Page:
Tips for Learning a new Alphabet/Script?

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Tomás
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Re: Tips for Learning a new Alphabet/Script?

Postby Tomás » Mon Mar 13, 2017 6:40 pm

Here's a suggestion: Get a nice fountain pen and learn to write your script as beautifully as possible. For Indian and middle-Eastern scripts, you need a pen with a right-oblique nib at about a 30 degree angle. Like this one:

http://www.ebay.com/sch/i.html?_from=R40&_trksid=p2047675.m570.l1313.TR0.TRC0.H0.Xdollar+717+qalam+fountain+pen.TRS0&_nkw=dollar+717+qalam+fountain+pen&_sacat=0
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Xenops
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Re: Tips for Learning a new Alphabet/Script?

Postby Xenops » Tue Mar 14, 2017 3:23 am

What I've been doing with Hangul is say the sound as I write it. I also put beginning words in Anki Wyner-style, and try to imagine what characters or sound the word is before I look at the answer. Essentially, using Anki to quiz myself.
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Re: Tips for Learning a new Alphabet/Script?

Postby aokoye » Tue Mar 14, 2017 4:50 am

Tomás wrote:Here's a suggestion: Get a nice fountain pen and learn to write your script as beautifully as possible. For Indian and middle-Eastern scripts, you need a pen with a right-oblique nib at about a 30 degree angle. Like this one:

http://www.ebay.com/sch/i.html?_from=R40&_trksid=p2047675.m570.l1313.TR0.TRC0.H0.Xdollar+717+qalam+fountain+pen.TRS0&_nkw=dollar+717+qalam+fountain+pen&_sacat=0


I really don't think it's essential to use a Hebrew nib while for writing in cursive in Hebrew. I've been writing all of my notes and most of my assignments in Hebrew from September through the present using extra fine, fine, and medium nibs. Generally I write with a Lamy Safari or TWSBI Vac 700 at school. My Hebrew prof, who is a native speaker, has had no issue with reading my writing.

I think I remember reading on Fountain Pen Network that Hebrew nibs are useful when writing with the type of script that you'll find in a Torah scroll. That's a very specific use case and not one that is at all common. Here's a thread that might be useful.
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Re: Tips for Learning a new Alphabet/Script?

Postby aokoye » Tue Mar 14, 2017 5:21 am

When I learned kana (and relearned kana) I basically just drilled the kana whenever I had a paper and pen/pencil in front of me and wasn't doing anything else. It worked out well.

For Hebrew it wasn't that easy for whatever reason. What I ended up doing was handwriting a lot of things from my textbook. Modern Hebrew has a block script, which is what things are typed in, and cursive which is what people actually handwrite. It was required of me that I learn how to read both and write in cursive. It ended up working out really well. There are a few letters that I have trouble with in cursive but that's for lack of actually studying hard this term. I had no problem with said letters after I learned them last term.

I get that some people see no point in handwriting things but given how much I handwrite things in English I see no point in only typing in any other language. I think this is especially true for a language like Hebrew in which native speakers never handwrite in block print but you will also almost never see anything typed out in cursive (I'm sure there are fonts out there for it...). Kanji was also useful to handwrite because I learned the characters better if I actually wrote them down by hand.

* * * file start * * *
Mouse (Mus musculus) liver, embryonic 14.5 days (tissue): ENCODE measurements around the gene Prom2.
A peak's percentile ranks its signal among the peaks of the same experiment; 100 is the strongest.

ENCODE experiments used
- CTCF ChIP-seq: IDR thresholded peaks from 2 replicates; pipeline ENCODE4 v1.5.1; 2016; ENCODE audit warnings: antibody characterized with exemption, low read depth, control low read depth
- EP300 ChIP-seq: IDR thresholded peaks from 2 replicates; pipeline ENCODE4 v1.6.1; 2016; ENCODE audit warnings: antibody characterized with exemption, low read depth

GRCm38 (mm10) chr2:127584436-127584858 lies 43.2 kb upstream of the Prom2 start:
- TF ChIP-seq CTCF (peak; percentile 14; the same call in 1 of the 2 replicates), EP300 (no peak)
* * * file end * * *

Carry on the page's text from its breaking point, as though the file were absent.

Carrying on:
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tuckamore
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Re: Tips for Learning a new Alphabet/Script?

Postby tuckamore » Wed Mar 15, 2017 3:51 pm

I second the all advice given above.

There is one additional thing I did with Japanese kana and am doing with Thai that I didn’t see mentioned. I use words I already knew in that language to get started in reading. These can be cognates, loanwords, place names, names of people, words I already learned, etc. I didn’t know a lick of Japanese when I started, so for hiragana I practiced heavily using certain place names (like Tokyo, Osaka, Kyoto, etc), people names (Ichiro, Suzuki, Honda, etc), and Japanese foods (sushi, undon, soba, miso, etc). For katakana, english loans — mostly foods and colors. For Thai, I am learning to read after having decent aural knowledge of a handful of common words. So, I am using these known words to learn and practice reading. Practicing with words I'm familiar with (like place names, foods, etc.) works for me because I get instantaneous feedback when I read/sound it out correctly. A bell rings out, which reinforces my learning. There is no bell if I sound it out wrong.

Also, in doing this, I had subconsciously created a reference list of words that I used when I got stumped. For example, the katakana character for ‘na’ gave me a hard time. I couldn’t get it to stick. When I’d see it in unfamiliar words, I’d not remember. Or, if I were writing all the characters down in some down time, as recommended by aokoye in the previous posts, I’d hit a wall at ‘na’. But, then, I’d think what word do I know that has ‘na’? Or, when reading, what word has this character? Then, I’d remember ‘banana’, and with it, remember the kana for ‘na’. Then, I could transfer this knowledge to reading or writing.
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